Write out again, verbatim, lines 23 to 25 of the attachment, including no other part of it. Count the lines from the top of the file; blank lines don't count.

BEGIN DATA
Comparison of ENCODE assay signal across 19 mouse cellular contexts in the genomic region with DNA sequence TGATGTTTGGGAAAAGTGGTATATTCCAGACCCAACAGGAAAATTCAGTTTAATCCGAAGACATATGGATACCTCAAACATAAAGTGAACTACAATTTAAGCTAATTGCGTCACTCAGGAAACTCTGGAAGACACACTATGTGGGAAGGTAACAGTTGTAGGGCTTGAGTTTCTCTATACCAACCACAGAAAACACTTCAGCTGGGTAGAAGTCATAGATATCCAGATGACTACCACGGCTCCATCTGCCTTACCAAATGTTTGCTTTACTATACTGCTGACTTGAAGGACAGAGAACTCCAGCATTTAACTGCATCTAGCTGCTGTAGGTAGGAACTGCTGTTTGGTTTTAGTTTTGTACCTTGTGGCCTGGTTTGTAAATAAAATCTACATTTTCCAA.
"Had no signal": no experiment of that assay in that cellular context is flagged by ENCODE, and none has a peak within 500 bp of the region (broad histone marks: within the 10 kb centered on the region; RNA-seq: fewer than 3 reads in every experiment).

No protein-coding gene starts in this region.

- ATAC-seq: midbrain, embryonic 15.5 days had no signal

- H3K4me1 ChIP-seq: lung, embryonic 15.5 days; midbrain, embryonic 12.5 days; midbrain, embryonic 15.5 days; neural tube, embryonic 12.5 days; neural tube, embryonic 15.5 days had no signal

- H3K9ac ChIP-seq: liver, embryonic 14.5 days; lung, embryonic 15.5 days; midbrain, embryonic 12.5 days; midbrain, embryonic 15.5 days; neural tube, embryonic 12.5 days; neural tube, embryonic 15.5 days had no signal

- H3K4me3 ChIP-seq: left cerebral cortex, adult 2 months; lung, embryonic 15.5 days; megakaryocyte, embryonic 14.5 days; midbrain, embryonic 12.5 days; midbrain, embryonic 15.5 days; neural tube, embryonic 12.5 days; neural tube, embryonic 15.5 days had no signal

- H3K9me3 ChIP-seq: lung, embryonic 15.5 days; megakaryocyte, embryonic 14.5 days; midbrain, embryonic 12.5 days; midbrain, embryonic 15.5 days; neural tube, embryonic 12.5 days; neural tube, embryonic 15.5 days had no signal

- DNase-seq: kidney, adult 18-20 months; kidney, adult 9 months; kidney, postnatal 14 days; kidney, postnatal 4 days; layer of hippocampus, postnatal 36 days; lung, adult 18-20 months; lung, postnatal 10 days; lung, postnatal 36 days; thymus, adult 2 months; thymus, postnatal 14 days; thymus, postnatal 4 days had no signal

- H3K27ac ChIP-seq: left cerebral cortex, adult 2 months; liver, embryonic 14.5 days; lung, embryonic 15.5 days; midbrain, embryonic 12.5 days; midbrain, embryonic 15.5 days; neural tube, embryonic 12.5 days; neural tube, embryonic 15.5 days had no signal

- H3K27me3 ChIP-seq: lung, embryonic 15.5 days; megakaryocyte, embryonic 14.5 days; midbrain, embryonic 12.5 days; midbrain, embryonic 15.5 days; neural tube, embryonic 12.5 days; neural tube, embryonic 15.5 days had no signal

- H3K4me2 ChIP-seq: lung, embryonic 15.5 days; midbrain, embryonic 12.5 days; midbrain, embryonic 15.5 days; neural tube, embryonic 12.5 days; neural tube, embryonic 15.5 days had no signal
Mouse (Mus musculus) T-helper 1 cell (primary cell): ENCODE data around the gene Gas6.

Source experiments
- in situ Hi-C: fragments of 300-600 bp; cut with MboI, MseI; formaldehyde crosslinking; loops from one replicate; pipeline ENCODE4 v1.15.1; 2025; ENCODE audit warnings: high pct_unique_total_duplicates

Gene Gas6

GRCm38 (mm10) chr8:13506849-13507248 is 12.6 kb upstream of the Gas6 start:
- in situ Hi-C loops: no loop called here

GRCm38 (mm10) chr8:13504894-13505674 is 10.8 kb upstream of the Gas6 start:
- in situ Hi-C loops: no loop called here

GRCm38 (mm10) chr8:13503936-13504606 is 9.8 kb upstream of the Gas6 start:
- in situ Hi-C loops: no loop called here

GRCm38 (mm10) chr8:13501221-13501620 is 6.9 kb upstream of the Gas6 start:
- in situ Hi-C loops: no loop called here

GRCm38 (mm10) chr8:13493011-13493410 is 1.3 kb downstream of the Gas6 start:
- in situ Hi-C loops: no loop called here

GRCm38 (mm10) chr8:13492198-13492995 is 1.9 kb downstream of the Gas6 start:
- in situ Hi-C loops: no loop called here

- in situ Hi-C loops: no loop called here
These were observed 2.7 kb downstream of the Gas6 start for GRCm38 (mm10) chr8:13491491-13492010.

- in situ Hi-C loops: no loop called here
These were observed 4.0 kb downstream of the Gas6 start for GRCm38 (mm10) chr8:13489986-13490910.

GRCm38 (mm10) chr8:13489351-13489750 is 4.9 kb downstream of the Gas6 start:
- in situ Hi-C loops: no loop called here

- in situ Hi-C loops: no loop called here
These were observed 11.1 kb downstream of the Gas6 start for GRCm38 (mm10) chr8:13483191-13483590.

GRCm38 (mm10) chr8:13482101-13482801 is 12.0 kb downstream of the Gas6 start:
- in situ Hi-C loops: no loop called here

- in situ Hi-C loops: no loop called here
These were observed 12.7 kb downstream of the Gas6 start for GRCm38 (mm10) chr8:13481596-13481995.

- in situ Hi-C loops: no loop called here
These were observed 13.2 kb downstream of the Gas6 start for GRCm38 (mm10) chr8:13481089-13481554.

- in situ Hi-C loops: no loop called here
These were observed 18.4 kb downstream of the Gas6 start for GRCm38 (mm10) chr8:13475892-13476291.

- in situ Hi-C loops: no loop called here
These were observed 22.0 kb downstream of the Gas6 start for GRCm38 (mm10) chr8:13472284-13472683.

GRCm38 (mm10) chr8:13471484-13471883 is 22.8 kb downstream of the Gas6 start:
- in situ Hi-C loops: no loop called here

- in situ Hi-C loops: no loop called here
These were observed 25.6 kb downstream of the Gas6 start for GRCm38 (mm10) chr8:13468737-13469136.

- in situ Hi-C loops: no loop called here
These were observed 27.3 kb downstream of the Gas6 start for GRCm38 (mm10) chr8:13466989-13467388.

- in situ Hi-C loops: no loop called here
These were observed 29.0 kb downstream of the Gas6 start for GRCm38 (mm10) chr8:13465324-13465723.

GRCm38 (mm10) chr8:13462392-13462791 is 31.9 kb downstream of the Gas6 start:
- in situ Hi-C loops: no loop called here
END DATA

GRCm38 (mm10) chr8:13501221-13501620 is 6.9 kb upstream of the Gas6 start:
- in situ Hi-C loops: no loop called here

GRCm38 (mm10) chr8:13493011-13493410 is 1.3 kb downstream of the Gas6 start: